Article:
Very few artists across history have done such an incredible job capturing the essence of California as renowned author Mark Arax has in his career. Through a thoughtful and well-informed blend of history, lived experience, and artistry, Arax shares and memorializes the story of his community, family, and self.
As a way to reach out to the community as well as promote his most recent project, “The Dreamt Land,” he spent last Saturday afternoon with Mercedians at the Multicultural Arts Center, discussing his work as well as the uncertain future of the valley.
This event was made possible because of the Friends of the Merced County Library and their mission of encouraging readership in the valley.
The event was opened with a brief introduction by Friends of the Library President Donald Barclay. He spoke about how happy he was giving Arax the spotlight in this community. For those who don’t know, Mark Arax grew up in Fresno in a family of newly arrived Armenians fleeing genocide. Eventually, he graduated from Fresno State and went on to lead an impressive career as a journalist and novelist.
Arax recalled the overall uniqueness of the valley and many of the characters that he encountered here as he grew up. He talked about the distinct cultural shift that one experiences as they travel north through the valley, primarily seen through the evident lack of industrialization and the matching industrial culture of many southern areas.
“The Dreamt Land” is a poetic look at both the landscape and people that you will encounter here. He spoke of the field workers and their families who do their best in spite of unfavorable circumstances in addition to the infamous Highway 99 and the culture it led to.
The author talked about his work with the McFarlane Championship Runners, which was later used as the basis for a major movie, as well as his discovery of a whole tribe of black Okies who made their way to California, in search of agricultural work and land. All of which did a phenomenal job immortalizing the stories of people who may have otherwise been entirely overlooked by history.
Arax spoke about how the valley, due to its origins with and relationship to the Gold Rush, location, and the state of society, is an inherently multicultural place that is unlike any other place. He showed this by asking those in the audience to raise their hands if they happen to be descendants of one of the many distinct cultures present in the valley as he listed them off, such as Mennonite, Okies, Italians, and more. One by one, people in the crowd raised their hands, demonstrating how culturally diverse just a room of people can be.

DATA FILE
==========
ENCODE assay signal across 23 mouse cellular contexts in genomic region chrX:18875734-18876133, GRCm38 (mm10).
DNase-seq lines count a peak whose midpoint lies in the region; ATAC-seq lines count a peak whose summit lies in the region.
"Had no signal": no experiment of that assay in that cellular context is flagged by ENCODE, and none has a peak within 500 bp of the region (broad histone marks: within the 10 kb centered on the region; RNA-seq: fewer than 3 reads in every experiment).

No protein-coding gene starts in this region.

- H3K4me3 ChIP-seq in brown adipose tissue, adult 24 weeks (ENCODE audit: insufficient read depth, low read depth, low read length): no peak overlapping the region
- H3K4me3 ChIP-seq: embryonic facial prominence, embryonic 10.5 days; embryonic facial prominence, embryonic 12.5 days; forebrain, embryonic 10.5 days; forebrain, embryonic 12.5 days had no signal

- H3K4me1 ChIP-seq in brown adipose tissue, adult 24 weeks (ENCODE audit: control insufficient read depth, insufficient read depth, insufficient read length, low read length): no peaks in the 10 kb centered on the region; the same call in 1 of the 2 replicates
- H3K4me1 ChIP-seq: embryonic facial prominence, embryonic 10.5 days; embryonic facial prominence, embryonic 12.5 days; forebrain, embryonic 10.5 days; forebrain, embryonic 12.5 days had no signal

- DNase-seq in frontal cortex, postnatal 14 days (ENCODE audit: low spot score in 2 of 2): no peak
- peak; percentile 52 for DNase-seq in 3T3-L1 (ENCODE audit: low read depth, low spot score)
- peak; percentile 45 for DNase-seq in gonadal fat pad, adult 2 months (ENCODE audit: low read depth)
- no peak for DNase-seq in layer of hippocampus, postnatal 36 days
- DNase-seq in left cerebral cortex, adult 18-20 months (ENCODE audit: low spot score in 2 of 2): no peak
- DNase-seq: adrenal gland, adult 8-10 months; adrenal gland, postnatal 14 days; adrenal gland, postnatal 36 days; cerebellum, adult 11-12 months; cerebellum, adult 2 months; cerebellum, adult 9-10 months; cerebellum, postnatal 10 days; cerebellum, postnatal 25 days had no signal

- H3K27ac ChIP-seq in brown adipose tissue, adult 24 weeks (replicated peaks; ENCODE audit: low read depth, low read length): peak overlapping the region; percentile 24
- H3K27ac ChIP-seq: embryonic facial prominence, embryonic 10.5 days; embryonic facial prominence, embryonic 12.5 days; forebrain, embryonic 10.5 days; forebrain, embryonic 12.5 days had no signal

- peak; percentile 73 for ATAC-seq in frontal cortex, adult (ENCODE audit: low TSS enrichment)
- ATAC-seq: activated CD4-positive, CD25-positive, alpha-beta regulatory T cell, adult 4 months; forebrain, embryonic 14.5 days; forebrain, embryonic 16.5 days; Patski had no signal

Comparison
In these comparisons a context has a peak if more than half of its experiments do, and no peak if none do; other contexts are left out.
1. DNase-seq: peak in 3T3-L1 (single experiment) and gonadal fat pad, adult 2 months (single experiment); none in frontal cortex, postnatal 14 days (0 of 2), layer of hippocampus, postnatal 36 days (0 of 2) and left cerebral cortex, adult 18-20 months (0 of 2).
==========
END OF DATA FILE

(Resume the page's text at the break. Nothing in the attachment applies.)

He then shifted to speak about the state of the environment, and how it is the result of many decades of extreme mismanagement. Even now, with all of the research and technology available to us, there are unfortunately those who work against the stability of the environment. And while we have made changes to try to combat climate change and conserve water, in some cases, these developments have only enabled increasingly destructive, while profitable, circumstances. One of the most extreme takeaways from this segment was that, according to SGMA (the Sustainable Groundwater Management Act) research, in order to achieve proper balance with California’s water system, the state may need to retire an estimated two million acres of agricultural lands, if not more. While current analysts and researchers aren’t sure how they can achieve these goals as of right now, signals point toward the retirement of more recently established projects in addition to almond orchards and dairy farms.
Once he finished sharing those highlights, he gave the audience an opportunity to ask questions and discuss other topics of their choosing. The audience was clearly quite engaged and enthusiastic as the hands and questions came up quickly, and kept coming up. The discussion session ended up running for over an hour, much longer than anticipated.
When asked about the future of SGMA and water recharging projects as a whole, Arax said he believes the state will not focus on dams, and instead create a system of underground water banks due to the deterioration of natural water beds in the valley.
Another area of discussion was on the hopeful future of his Black Okies Project. He informed the crowd that he is still sitting on countless hours of recorded interviews and volumes of notes that are still yet to be fully explored. Unfortunately, nothing major with the project is happening at the moment; however, there are talks and hopes of funding coming in to get it going.
After speaking, Arax engaged with audience members and signed books until everyone who waited had a chance.
“I felt it was a really lively crowd,” he told the Times. “For Merced to turn out so many people, on a Saturday afternoon, it is pretty extraordinary. It just speaks to this place—there is something special about Merced. When you look downtown at all the change that has taken place over the last 10-15 years, I think something is happening.”
He went on to express how impressed he was with the discussion and quality of their questions.
“I thought that all the questions were excellent. I don’t think that there was a bum question at all. The period went far longer than I thought it would.”